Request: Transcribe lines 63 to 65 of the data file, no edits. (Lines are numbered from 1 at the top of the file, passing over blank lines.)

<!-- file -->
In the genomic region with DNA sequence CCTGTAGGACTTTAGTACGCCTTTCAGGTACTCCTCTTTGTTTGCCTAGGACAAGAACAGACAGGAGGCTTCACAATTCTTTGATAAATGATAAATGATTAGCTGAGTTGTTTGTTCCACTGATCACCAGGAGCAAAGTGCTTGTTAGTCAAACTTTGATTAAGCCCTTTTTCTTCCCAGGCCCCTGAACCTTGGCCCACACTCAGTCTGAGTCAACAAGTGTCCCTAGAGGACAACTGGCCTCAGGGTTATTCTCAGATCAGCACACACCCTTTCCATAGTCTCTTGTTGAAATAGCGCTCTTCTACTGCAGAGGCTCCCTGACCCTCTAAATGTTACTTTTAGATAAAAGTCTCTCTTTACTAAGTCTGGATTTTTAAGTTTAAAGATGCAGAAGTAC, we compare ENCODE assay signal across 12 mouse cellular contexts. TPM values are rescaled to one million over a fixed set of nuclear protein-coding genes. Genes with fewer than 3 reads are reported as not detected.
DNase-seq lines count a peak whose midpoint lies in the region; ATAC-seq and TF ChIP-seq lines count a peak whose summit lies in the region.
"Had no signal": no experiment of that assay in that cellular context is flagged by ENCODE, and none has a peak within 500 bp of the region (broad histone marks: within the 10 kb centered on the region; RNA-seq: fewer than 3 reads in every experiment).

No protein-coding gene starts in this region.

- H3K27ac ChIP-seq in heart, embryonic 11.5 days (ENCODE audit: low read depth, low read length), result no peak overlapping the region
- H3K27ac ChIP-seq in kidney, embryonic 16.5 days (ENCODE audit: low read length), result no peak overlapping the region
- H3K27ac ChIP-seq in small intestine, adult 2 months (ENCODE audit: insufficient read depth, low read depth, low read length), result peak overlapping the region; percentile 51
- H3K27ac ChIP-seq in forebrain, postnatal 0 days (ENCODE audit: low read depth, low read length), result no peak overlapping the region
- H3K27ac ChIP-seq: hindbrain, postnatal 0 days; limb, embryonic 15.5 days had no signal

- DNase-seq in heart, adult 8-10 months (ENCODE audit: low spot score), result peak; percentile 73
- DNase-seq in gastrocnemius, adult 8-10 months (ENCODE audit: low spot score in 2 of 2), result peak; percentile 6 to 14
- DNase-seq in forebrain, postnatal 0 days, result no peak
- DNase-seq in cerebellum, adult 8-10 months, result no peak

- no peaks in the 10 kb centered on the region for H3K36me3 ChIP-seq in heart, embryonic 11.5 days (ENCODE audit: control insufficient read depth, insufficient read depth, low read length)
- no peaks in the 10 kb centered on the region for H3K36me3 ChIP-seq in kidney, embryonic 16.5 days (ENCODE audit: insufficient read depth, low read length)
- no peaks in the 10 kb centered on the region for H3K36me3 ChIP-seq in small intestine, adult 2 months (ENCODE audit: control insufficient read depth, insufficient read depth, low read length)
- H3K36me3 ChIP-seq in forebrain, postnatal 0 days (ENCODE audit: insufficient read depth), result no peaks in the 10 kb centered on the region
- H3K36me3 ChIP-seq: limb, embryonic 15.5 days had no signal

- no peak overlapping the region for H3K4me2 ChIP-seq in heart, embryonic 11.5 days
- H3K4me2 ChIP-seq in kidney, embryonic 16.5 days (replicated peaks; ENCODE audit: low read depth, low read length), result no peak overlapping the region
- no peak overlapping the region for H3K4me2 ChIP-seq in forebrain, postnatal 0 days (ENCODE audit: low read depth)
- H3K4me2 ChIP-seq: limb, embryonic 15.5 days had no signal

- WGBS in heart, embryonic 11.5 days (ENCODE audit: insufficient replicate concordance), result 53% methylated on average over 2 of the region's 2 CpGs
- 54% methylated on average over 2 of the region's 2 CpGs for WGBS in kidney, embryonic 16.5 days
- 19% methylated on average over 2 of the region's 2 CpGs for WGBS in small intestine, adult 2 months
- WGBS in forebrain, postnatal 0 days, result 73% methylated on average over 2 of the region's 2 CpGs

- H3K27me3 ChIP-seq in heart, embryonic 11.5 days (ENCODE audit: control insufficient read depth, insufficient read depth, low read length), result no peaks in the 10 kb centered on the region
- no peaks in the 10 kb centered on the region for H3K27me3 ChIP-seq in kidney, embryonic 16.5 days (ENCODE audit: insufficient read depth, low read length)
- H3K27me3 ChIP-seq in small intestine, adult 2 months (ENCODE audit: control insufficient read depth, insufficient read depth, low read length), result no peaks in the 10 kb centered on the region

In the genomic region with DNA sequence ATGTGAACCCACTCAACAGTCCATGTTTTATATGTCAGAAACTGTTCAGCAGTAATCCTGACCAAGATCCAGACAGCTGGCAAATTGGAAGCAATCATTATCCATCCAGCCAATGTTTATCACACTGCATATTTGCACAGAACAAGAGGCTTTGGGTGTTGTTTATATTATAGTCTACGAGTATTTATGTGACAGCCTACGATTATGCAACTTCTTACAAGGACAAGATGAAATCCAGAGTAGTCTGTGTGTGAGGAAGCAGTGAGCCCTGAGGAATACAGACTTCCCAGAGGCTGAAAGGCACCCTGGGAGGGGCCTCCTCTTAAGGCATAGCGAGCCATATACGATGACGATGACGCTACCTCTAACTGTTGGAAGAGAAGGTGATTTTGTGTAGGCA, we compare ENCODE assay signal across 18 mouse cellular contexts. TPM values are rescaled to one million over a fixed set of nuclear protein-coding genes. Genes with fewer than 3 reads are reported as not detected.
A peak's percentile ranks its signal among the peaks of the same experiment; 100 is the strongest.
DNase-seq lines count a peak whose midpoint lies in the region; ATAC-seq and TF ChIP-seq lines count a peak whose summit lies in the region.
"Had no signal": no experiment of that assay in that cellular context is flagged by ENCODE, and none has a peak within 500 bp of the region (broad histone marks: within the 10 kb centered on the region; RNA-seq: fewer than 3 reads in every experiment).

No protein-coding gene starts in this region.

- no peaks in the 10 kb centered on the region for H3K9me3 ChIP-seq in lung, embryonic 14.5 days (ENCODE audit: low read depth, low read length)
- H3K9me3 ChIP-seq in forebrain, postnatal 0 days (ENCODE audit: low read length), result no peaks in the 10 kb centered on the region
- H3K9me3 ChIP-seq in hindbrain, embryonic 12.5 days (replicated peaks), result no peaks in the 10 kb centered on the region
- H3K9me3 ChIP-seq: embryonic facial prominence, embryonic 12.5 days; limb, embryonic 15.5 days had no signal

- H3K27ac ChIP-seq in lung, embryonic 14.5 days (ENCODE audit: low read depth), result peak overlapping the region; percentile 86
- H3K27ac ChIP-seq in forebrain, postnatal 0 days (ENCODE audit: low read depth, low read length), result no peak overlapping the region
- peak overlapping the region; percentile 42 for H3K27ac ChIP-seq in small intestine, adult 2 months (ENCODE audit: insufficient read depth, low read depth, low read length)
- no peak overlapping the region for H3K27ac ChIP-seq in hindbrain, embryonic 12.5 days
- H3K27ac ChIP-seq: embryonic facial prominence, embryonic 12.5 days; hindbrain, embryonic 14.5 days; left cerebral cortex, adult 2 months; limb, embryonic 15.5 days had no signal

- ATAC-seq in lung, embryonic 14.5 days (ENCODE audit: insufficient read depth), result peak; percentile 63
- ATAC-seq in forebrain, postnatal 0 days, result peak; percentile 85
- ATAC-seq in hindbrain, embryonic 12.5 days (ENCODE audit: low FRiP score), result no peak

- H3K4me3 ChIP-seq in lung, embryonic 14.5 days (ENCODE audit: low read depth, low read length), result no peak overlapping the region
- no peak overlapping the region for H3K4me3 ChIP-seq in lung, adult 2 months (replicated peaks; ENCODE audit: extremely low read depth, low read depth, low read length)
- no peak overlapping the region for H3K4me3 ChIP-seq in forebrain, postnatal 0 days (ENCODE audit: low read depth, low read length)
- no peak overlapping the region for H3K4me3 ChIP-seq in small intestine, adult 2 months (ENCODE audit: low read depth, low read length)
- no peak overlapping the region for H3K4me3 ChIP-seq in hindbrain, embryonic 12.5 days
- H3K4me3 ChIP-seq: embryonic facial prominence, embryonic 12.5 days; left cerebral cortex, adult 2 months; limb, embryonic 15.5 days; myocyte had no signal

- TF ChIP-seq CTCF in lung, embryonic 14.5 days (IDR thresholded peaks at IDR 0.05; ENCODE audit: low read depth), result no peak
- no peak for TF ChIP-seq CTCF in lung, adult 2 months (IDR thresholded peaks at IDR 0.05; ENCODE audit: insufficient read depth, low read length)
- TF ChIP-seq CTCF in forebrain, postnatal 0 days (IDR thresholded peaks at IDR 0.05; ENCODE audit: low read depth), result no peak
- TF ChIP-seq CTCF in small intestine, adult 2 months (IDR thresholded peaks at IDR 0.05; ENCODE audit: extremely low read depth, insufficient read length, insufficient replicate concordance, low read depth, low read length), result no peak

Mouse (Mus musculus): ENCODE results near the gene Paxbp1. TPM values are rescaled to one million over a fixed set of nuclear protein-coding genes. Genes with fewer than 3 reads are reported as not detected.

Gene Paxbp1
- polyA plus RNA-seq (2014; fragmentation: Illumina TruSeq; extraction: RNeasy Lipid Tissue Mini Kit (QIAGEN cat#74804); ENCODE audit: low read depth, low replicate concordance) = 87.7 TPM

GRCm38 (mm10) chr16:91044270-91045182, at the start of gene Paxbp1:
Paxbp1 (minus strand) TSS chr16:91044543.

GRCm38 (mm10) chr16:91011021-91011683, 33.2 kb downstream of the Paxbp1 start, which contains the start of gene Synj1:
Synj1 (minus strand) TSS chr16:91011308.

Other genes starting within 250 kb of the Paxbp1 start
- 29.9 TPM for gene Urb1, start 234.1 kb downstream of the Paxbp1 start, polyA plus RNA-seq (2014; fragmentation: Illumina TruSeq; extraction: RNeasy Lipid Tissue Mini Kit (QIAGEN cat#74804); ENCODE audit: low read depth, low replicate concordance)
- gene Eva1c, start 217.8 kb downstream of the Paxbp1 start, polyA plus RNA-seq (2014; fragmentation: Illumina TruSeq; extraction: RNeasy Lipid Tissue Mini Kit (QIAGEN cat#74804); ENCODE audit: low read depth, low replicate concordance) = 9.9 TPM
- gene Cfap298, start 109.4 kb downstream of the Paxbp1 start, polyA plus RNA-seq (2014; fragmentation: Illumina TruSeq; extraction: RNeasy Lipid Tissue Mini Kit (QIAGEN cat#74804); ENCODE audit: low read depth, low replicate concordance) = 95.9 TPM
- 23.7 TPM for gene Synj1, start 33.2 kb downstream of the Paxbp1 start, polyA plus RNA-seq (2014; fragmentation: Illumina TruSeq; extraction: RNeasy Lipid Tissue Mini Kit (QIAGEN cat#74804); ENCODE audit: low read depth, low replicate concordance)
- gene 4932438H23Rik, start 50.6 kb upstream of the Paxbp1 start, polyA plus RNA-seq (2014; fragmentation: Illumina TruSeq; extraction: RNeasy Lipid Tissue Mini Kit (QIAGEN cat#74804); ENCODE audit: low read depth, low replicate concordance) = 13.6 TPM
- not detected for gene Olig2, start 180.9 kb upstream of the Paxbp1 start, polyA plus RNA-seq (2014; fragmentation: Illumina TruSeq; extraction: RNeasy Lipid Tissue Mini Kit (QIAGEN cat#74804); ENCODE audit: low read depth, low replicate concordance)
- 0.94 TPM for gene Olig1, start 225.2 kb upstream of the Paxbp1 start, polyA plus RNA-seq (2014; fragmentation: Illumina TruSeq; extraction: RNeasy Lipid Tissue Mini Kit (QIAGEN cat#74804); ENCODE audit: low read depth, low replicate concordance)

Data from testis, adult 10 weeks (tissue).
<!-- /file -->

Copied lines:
Synj1 (minus strand) TSS chr16:91011308.

Other genes starting within 250 kb of the Paxbp1 start
- 29.9 TPM for gene Urb1, start 234.1 kb downstream of the Paxbp1 start, polyA plus RNA-seq (2014; fragmentation: Illumina TruSeq; extraction: RNeasy Lipid Tissue Mini Kit (QIAGEN cat#74804); ENCODE audit: low read depth, low replicate concordance)